11. Arizona Diamondbacks $112,688,666
12. Cincinnati Reds $112,390,772
13. St. Louis Cardinals $111,020,360
14. Atlanta Braves $110,897,341
15. Baltimore Orioles $107,406,623
16. Milwaukee Brewers $103,844,806
17. Colorado Rockies $95,832,071
18. Seattle Mariners $92,081,943
19. Kansas City Royals $92,034,345
20. Chicago White Sox $91,159,254
21. San Diego Padres $90,094,196
22. NY Mets $89,051,758
23. Chicago Cubs $89,007,857
24. Minnesota Twins $85,776,500
25. Oakland A’s $83,401,400
26. Cleveland Indians $82,534,800
27. Pittsburgh Pirates $78,111,667
28. Tampa Bay Rays $77,062,891
29. Miami Marlins $47,565,400
30. Houston Astros $44,544,174


These numbers are good to compare one team against another, but there are several gotchas… which I need to explain (below).  In short, Atlanta had been slipping in recent years:  down to 16th in 2013 in a virtual dead heat with 3 other clubs ranked 15th-18th.  Some notable changes since 2013:

  • The Yankees are no longer #1 – the Dodgers have out-spent them!  The Yankees are spending close to $30 million less than in 2013.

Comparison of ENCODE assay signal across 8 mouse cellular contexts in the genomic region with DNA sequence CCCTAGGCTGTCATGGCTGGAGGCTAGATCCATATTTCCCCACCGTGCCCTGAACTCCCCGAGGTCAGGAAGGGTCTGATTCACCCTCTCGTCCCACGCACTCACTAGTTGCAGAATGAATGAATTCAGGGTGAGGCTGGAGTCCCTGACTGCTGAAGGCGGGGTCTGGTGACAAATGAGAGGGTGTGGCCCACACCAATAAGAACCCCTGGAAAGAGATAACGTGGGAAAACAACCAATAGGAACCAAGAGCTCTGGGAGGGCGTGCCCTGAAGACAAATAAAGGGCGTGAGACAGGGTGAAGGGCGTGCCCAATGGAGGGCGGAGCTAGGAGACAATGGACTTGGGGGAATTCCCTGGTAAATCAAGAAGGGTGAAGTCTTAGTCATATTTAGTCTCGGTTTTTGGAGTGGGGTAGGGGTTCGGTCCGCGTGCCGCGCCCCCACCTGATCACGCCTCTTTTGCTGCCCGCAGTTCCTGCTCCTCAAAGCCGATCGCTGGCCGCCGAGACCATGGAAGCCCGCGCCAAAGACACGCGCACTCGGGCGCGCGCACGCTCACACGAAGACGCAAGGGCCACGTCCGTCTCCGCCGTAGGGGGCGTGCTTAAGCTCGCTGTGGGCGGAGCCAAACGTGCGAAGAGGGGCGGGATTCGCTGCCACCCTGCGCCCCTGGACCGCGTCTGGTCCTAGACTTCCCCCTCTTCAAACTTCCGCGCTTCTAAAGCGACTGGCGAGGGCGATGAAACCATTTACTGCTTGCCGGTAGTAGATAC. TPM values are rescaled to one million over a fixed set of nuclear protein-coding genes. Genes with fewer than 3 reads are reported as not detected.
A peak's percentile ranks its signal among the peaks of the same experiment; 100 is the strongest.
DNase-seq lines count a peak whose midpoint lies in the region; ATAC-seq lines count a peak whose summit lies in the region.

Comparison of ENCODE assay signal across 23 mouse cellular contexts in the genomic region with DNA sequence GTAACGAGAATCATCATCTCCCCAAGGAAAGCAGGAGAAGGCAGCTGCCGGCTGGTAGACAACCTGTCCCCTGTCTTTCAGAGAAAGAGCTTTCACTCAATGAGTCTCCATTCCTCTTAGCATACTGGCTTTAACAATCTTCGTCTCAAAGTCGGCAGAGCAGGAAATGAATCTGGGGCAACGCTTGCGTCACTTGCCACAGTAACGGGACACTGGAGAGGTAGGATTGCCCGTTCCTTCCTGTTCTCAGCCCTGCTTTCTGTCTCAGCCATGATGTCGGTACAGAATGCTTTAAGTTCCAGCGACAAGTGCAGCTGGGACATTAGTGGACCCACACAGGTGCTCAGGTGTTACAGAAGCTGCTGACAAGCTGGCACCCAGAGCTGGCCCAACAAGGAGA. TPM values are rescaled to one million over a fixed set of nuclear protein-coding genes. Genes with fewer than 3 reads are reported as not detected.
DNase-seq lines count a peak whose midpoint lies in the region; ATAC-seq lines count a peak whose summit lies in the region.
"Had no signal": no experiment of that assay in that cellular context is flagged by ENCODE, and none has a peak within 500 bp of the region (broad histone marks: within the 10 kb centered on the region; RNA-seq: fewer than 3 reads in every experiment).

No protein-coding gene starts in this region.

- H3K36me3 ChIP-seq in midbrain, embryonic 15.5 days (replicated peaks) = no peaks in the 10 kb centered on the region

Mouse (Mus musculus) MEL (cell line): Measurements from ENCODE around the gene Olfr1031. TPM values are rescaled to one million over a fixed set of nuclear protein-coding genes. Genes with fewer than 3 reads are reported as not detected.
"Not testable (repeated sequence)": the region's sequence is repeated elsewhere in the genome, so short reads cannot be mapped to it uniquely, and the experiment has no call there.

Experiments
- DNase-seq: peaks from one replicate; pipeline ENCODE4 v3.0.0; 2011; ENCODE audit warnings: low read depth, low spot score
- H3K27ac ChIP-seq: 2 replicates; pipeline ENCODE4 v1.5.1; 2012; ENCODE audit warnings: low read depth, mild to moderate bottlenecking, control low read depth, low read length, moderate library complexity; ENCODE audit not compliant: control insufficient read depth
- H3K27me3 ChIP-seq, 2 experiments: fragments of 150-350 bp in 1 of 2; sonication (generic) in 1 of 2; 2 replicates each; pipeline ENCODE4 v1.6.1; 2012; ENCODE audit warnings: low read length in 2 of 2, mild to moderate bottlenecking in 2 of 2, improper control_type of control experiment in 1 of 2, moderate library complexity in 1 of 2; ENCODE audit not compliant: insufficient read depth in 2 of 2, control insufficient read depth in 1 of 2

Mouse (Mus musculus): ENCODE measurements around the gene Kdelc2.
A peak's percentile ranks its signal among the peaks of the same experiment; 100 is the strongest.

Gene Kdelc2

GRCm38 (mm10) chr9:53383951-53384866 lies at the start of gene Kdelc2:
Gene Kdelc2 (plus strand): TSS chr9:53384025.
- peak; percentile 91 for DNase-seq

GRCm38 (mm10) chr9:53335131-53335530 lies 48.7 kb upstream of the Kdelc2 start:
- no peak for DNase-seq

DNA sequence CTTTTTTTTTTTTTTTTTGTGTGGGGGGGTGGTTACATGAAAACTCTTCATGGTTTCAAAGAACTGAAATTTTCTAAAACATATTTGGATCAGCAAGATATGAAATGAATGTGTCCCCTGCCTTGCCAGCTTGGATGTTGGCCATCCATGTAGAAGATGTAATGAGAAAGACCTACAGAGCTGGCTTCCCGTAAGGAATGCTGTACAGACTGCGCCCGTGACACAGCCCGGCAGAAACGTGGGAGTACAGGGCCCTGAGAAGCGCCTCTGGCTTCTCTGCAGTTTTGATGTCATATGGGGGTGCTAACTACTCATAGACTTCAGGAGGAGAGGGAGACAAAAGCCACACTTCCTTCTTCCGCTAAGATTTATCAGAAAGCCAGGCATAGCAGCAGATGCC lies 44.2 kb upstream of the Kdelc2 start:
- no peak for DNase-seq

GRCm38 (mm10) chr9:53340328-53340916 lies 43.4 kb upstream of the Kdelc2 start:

• Nationals:  spending $20 million less
  • Rangers:  $22 million more
  • Arizona:  $22 million more
  • Tampa:  $33 million more… a bunch of that being David Price
  • Baltimore: $19 million more
  • Detroit: $16 million less
  • Cubs:  $15 million less
  • Brewers:  $14 million more
  • Marlins: $12 million more
  • Astros:  still on the bottom… but spending $27 million more

And Atlanta?  $21 million more… though as I’m about to say:  I think it’s even more than that.


The Devilish Details

These sources helped confirm some of the ‘fringe’ figures I had been using, and by so doing, I now show that the Braves are spending $116,047,000 on their opening day payrollYes, that number is just over $5 million higher than the one in the Deadspin-sourced chart.  There’s darn good reasons for this:

  • Contract bonuses.  Traditionally, these are pro-rated across the years of the contract.  This is done for salary cap – oops, make that ‘luxury tax calculation’ – purposes.  I do not believe that’s the appropriate way to view the payroll.  Basically, if you spend the money in 2014, you put it onto the spreadsheet for 2014.  That’s what I have done for every multi-year contract that Atlanta was able to complete during this off-season.